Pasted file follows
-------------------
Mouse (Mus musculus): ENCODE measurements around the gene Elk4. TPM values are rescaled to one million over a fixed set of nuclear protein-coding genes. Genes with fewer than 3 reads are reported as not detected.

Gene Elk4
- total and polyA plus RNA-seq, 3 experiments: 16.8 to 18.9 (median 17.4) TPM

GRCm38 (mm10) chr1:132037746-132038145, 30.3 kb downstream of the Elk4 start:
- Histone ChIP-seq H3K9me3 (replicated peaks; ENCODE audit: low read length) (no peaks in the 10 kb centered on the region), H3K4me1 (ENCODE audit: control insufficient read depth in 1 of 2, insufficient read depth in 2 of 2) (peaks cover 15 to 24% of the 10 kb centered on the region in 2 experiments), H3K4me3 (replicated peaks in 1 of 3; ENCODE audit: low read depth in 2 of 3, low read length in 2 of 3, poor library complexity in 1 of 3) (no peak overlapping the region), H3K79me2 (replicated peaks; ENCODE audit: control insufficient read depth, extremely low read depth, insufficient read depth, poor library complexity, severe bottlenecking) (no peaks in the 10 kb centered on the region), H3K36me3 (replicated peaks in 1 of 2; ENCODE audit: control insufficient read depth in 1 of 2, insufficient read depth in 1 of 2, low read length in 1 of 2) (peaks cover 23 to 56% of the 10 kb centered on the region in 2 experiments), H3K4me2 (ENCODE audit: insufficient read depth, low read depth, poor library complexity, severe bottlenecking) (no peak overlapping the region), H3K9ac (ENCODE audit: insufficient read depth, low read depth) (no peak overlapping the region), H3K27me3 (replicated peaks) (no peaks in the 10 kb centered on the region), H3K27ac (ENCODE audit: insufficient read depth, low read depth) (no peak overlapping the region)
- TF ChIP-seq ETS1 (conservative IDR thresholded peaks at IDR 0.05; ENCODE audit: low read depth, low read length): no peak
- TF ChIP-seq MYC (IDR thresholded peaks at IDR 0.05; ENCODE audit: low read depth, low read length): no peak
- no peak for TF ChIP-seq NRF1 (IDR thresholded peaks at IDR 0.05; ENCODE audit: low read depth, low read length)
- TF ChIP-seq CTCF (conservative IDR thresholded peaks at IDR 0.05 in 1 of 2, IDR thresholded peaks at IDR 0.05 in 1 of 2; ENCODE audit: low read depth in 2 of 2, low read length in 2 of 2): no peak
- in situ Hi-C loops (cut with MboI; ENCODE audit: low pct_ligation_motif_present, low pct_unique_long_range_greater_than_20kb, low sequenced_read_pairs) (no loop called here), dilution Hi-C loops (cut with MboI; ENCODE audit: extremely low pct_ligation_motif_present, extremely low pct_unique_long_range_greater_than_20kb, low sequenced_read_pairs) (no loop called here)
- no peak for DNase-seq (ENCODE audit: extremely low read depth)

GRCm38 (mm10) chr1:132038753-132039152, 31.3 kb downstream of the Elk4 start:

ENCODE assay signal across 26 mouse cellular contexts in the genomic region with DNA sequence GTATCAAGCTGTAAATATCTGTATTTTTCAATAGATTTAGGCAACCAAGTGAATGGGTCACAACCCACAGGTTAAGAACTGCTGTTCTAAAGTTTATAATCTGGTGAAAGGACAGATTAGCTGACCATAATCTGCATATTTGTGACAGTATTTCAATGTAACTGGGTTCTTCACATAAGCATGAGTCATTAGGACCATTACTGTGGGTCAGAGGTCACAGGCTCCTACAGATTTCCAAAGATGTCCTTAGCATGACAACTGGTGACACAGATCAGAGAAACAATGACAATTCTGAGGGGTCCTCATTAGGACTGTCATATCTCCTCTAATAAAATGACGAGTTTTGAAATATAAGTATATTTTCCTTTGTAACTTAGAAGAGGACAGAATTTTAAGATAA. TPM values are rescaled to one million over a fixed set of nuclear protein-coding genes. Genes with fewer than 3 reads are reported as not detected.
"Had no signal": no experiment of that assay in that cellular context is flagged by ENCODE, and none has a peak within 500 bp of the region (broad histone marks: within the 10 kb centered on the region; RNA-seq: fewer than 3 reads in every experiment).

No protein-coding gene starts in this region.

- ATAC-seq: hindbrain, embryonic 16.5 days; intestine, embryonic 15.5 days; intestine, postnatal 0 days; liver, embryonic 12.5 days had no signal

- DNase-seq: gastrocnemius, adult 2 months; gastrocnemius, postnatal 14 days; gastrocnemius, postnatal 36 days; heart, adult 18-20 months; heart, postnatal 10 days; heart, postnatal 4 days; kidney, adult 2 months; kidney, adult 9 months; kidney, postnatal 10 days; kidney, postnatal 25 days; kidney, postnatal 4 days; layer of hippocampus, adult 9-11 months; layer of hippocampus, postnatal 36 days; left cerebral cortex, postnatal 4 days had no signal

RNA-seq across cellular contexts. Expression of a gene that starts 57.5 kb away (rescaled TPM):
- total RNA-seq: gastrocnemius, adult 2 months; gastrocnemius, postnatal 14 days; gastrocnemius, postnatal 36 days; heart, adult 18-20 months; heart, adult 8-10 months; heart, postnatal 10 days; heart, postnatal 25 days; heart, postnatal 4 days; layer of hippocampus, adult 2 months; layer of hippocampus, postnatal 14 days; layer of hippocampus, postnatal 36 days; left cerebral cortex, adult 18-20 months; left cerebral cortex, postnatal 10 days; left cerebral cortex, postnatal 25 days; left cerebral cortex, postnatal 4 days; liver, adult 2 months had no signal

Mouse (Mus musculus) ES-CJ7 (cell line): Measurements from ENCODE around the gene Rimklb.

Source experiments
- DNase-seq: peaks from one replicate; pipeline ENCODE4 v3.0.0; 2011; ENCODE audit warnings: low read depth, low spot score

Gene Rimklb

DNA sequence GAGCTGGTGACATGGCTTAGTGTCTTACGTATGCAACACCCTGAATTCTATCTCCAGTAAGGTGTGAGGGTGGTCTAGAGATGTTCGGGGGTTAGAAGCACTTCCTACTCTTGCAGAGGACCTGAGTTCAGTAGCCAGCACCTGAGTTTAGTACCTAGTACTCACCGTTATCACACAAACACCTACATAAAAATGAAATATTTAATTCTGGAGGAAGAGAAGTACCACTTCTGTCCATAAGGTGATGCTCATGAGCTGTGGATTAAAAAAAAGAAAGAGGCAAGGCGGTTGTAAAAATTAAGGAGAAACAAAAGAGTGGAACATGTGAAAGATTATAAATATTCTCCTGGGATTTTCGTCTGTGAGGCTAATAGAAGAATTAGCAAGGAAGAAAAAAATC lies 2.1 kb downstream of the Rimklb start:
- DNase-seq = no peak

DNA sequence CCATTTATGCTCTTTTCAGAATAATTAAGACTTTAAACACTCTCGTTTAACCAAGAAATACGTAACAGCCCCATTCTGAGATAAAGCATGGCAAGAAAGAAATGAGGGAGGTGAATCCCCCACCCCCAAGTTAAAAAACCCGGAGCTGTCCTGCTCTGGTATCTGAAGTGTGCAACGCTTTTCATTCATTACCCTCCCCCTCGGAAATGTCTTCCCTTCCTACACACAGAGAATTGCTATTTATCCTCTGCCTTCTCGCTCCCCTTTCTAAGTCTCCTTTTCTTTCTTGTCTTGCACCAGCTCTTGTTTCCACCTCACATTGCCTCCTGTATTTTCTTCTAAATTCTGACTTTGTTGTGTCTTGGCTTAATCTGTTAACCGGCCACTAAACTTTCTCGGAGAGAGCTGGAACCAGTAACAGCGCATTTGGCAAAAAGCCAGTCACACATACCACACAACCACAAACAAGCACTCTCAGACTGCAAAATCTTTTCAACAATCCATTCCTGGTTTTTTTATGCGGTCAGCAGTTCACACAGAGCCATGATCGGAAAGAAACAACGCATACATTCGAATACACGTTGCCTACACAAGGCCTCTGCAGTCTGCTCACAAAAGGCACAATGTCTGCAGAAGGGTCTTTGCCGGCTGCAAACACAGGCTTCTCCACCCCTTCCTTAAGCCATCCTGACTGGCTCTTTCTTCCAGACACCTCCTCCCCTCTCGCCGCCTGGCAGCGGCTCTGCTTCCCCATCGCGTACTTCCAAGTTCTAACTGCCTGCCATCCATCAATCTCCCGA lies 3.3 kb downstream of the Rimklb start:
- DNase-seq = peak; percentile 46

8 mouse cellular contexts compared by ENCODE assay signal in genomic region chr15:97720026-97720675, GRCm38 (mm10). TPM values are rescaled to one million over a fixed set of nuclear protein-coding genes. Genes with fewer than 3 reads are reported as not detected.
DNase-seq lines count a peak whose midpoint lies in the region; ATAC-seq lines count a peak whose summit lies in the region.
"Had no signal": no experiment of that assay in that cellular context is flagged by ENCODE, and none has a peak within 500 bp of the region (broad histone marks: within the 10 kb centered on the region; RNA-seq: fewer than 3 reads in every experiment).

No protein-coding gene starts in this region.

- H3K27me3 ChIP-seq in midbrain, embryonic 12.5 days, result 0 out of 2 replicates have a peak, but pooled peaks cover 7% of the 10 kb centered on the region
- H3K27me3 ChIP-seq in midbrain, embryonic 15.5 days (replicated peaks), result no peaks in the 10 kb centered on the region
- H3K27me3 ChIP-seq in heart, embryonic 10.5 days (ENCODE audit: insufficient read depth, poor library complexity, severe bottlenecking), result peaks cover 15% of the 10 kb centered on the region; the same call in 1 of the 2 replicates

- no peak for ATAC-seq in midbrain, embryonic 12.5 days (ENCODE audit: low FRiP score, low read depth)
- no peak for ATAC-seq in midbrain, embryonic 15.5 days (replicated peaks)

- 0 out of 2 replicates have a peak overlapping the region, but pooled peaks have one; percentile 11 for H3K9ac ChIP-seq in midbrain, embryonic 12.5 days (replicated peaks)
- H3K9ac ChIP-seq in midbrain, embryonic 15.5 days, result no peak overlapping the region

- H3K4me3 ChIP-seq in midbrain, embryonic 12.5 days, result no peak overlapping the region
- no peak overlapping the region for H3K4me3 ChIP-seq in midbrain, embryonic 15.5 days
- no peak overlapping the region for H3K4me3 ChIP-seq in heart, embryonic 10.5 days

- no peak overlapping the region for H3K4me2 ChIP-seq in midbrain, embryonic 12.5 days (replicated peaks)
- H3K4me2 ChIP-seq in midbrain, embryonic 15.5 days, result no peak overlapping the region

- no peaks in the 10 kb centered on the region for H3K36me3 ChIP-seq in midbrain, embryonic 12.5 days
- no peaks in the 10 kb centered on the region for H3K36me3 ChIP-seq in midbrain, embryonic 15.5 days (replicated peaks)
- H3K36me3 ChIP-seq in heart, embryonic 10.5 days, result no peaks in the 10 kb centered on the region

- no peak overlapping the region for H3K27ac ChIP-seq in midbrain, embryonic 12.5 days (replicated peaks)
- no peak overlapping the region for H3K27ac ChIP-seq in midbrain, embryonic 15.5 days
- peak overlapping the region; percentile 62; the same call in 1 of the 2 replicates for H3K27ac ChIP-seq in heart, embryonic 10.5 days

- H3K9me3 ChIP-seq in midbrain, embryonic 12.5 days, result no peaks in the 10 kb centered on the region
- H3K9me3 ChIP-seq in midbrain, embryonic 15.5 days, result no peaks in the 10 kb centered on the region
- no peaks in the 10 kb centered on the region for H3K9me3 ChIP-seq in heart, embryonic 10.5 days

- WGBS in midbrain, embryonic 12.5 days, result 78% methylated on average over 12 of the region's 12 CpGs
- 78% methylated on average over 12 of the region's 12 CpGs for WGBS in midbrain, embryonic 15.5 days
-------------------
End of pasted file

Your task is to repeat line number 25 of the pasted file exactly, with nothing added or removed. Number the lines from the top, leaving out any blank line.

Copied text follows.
- DNase-seq = no peak